Antimicrobial resistance and universal health coverage both dominate global health debates but far too little attention is paid to the links between them. IDS’ Health and Nutrition cluster is making influential contributions to integrate the two agendas, globally and regionally, through workshops, publications and meetings.
World leaders have declared antimicrobial resistance (AMR) to be a global crisis. They have also, as part of the Sustainable Development Goals, adopted universal health coverage (UHC) as a key target. But, as IDS’ Dr Gerry Bloom argued in a widely disseminated 2017 paper for BMJ Global Health, neither ambition is achievable in isolation from the other.
Although research into antibiotic resistance surveillance is welcome, more action is needed to ensure that people get effective treatment for common infections to help reduce the risk of resistant organisms emerging.
The expertise of the IDS Health and Nutrition cluster on this topic has been sought nationally and internationally during 2017. The World Health Organization’s Western Pacific Region Office (WPRO) approached and funded Dr Bloom to present at a workshop convened by WPRO and the Asian Development Bank at the high-level Tokyo UHC Forum hosted by the Government of Japan. Since then, the Government of Japan, through the Asia-Europe Foundation (ASEF), has commissioned IDS to design and facilitate a high-level meeting on UHC and on combating infectious diseases, hosted in Tokyo by ASEF and the Ministry of Foreign Affairs of Japan.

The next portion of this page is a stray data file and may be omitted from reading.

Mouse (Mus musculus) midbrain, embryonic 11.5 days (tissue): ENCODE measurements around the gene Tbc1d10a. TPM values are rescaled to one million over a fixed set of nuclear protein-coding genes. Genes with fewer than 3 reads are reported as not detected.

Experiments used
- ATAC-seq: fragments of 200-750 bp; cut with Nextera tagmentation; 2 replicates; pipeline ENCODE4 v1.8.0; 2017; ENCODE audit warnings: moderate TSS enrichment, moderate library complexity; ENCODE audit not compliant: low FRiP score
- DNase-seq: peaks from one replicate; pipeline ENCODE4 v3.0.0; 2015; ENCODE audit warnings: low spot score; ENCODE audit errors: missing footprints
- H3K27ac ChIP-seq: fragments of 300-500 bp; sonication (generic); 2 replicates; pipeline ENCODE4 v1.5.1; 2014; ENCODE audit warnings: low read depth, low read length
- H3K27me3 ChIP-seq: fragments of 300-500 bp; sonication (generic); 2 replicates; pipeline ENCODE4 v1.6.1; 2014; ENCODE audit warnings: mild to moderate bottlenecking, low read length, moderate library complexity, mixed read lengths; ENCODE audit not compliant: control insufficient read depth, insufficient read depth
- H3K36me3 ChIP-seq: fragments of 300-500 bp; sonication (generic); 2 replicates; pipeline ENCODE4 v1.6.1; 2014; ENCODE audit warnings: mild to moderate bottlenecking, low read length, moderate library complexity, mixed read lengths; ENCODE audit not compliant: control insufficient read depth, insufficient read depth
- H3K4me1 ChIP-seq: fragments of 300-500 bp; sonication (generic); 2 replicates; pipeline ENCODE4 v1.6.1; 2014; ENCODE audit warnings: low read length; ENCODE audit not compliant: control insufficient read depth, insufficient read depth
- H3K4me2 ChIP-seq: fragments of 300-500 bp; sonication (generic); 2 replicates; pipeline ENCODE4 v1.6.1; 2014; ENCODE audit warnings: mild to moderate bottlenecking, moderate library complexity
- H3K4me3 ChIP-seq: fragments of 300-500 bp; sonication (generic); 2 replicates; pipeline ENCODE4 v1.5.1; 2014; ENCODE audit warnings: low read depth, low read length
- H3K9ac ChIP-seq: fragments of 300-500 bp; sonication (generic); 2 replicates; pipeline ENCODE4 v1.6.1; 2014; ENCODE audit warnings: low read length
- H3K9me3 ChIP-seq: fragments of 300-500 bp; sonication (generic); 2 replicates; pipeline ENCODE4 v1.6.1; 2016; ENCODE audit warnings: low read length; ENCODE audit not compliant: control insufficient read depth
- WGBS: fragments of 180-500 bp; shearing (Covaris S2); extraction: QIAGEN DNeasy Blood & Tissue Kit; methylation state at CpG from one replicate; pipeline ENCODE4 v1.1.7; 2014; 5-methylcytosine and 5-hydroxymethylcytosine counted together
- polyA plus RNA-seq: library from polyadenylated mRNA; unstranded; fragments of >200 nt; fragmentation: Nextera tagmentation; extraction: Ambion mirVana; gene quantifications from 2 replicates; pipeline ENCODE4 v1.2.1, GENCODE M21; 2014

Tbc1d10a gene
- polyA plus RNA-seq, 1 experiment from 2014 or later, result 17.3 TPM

Members of IDS’ Health and Nutrition cluster have for some time argued for greater alignment of the two policy agendas, so that antimicrobial resistance does not
undermine efforts to achieve universal health coverage.
In 2016, the WPRO commissioned and funded an IDS team led by Dr Bloom to produce a background document on integrating concern for AMR in UHC. The briefing was used in technical discussions at two key regional meetings – the Tokyo Meeting of Health Ministers on Antimicrobial Resistance in Asia, and the Bi-regional Technical Consultation on Antimicrobial Resistance in Asia. The briefing was well received and several of its recommendations fed into actions advocated in the report issued by WPRO after both meetings.
Partnership working on this area is vital, and IDS has enjoyed fruitful partnerships throughout the work on UHC – in particular with WPRO, ASEF, the Government of Japan, and ITAD as the lead partner in the evaluation of the UK Fleming Fund and a member of the DFID-funded Future Health Systems programme.